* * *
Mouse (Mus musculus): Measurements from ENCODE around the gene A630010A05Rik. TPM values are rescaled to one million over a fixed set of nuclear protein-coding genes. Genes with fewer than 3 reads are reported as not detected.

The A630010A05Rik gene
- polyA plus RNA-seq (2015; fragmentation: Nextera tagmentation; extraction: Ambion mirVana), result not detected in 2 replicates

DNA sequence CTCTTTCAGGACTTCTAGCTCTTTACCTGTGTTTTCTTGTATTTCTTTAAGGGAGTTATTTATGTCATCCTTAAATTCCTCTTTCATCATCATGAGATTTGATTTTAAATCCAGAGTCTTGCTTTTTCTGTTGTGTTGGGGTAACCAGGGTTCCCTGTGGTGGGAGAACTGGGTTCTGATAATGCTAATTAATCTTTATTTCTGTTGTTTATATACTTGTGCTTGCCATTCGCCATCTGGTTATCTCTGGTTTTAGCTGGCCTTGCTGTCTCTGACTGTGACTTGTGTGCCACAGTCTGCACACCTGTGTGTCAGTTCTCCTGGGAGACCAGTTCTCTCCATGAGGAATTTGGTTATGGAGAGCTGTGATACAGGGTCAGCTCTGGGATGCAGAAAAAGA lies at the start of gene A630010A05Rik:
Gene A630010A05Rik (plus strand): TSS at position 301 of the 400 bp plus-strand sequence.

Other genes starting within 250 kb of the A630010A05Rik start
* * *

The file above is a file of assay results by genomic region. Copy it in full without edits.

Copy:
Mouse (Mus musculus): Measurements from ENCODE around the gene A630010A05Rik. TPM values are rescaled to one million over a fixed set of nuclear protein-coding genes. Genes with fewer than 3 reads are reported as not detected.

The A630010A05Rik gene
- polyA plus RNA-seq (2015; fragmentation: Nextera tagmentation; extraction: Ambion mirVana), result not detected in 2 replicates

DNA sequence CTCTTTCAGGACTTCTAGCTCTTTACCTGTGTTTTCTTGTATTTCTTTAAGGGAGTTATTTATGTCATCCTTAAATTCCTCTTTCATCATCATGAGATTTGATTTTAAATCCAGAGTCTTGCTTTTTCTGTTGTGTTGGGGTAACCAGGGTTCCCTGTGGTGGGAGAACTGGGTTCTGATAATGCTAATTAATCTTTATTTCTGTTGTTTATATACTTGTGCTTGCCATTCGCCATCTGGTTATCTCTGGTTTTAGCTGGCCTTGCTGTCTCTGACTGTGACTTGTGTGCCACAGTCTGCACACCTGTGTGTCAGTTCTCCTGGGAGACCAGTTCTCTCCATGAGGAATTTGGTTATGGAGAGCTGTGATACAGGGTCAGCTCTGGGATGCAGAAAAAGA lies at the start of gene A630010A05Rik:
Gene A630010A05Rik (plus strand): TSS at position 301 of the 400 bp plus-strand sequence.

Other genes starting within 250 kb of the A630010A05Rik start